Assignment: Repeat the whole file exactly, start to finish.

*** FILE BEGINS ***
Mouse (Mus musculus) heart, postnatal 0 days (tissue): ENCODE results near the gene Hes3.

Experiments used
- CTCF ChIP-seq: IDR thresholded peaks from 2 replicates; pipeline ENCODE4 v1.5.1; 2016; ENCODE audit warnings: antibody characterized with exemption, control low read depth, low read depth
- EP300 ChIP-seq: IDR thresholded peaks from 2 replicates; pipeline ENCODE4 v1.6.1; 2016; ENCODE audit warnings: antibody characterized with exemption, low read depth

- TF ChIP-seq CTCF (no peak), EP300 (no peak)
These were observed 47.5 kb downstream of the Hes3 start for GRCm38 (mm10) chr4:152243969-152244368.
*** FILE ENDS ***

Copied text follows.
Mouse (Mus musculus) heart, postnatal 0 days (tissue): ENCODE results near the gene Hes3.

Experiments used
- CTCF ChIP-seq: IDR thresholded peaks from 2 replicates; pipeline ENCODE4 v1.5.1; 2016; ENCODE audit warnings: antibody characterized with exemption, control low read depth, low read depth
- EP300 ChIP-seq: IDR thresholded peaks from 2 replicates; pipeline ENCODE4 v1.6.1; 2016; ENCODE audit warnings: antibody characterized with exemption, low read depth

- TF ChIP-seq CTCF (no peak), EP300 (no peak)
These were observed 47.5 kb downstream of the Hes3 start for GRCm38 (mm10) chr4:152243969-152244368.